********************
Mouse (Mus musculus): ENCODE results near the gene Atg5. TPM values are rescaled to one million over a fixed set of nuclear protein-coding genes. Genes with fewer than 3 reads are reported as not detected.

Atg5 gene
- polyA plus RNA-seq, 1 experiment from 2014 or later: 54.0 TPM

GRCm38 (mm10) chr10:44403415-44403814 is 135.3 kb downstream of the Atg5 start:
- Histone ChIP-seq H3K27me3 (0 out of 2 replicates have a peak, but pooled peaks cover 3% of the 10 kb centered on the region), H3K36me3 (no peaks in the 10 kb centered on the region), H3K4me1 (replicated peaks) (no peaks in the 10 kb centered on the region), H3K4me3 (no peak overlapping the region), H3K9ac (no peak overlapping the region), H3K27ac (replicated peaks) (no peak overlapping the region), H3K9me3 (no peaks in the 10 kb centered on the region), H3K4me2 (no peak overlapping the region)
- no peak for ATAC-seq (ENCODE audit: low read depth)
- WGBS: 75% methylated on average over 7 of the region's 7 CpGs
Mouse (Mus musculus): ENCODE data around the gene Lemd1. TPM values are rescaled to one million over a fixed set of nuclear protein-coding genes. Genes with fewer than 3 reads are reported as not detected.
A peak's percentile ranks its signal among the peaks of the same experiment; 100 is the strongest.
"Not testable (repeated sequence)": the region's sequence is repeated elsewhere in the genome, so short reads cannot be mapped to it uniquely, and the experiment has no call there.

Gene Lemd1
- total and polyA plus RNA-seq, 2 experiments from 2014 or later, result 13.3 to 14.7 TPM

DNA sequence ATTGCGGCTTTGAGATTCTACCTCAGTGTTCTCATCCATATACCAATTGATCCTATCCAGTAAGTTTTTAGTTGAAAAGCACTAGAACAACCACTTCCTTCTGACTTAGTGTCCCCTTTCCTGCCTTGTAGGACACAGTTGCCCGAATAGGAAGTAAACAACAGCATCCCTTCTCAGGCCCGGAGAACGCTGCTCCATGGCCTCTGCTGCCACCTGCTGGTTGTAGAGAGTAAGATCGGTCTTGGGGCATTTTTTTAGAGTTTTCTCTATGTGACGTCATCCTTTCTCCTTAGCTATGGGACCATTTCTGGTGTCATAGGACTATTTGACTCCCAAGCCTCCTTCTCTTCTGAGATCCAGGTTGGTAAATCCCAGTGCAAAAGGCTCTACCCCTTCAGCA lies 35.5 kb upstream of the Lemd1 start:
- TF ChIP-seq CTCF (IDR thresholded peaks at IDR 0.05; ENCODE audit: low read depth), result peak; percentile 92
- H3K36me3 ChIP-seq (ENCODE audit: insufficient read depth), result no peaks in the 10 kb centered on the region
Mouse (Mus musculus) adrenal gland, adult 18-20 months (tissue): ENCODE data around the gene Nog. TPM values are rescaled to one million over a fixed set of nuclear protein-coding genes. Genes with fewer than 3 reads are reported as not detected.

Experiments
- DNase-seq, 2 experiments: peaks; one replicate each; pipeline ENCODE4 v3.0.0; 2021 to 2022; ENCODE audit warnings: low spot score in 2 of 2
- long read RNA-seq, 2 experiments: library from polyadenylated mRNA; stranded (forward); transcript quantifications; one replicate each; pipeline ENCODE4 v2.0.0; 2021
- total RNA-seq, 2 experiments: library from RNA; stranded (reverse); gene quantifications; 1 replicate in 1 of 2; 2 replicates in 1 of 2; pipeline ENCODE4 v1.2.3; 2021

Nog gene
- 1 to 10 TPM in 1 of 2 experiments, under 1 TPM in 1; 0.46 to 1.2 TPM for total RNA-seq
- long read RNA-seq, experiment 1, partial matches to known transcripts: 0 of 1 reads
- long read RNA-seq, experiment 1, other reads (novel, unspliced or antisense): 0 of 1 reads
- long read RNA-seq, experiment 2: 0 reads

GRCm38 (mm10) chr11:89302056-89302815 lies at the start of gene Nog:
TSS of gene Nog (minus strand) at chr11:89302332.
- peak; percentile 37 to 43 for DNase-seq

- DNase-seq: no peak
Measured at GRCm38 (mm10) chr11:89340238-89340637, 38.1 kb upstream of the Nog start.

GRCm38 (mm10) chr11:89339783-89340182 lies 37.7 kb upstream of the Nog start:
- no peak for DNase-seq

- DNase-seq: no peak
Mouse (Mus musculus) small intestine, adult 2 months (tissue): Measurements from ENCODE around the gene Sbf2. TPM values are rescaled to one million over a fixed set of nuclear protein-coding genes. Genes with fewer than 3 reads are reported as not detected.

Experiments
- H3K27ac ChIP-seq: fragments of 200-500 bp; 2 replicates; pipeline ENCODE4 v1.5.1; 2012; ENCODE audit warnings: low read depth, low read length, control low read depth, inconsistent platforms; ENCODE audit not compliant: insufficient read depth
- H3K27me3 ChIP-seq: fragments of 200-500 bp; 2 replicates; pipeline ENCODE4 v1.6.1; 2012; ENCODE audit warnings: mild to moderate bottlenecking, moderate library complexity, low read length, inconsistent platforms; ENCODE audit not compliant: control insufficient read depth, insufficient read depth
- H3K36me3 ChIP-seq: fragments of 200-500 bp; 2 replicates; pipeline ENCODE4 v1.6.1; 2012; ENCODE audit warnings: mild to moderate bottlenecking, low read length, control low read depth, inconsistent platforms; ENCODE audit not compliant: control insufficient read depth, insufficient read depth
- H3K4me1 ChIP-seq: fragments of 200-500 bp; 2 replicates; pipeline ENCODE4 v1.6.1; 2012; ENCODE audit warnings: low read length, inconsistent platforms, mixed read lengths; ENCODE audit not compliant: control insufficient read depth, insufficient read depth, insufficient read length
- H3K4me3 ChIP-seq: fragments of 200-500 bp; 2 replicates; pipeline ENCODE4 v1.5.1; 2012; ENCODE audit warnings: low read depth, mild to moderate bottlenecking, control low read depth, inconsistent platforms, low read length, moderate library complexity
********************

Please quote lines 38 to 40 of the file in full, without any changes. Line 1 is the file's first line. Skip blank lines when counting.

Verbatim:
- H3K36me3 ChIP-seq: fragments of 200-500 bp; 2 replicates; pipeline ENCODE4 v1.6.1; 2012; ENCODE audit warnings: mild to moderate bottlenecking, low read length, control low read depth, inconsistent platforms; ENCODE audit not compliant: control insufficient read depth, insufficient read depth
- H3K4me1 ChIP-seq: fragments of 200-500 bp; 2 replicates; pipeline ENCODE4 v1.6.1; 2012; ENCODE audit warnings: low read length, inconsistent platforms, mixed read lengths; ENCODE audit not compliant: control insufficient read depth, insufficient read depth, insufficient read length
- H3K4me3 ChIP-seq: fragments of 200-500 bp; 2 replicates; pipeline ENCODE4 v1.5.1; 2012; ENCODE audit warnings: low read depth, mild to moderate bottlenecking, control low read depth, inconsistent platforms, low read length, moderate library complexity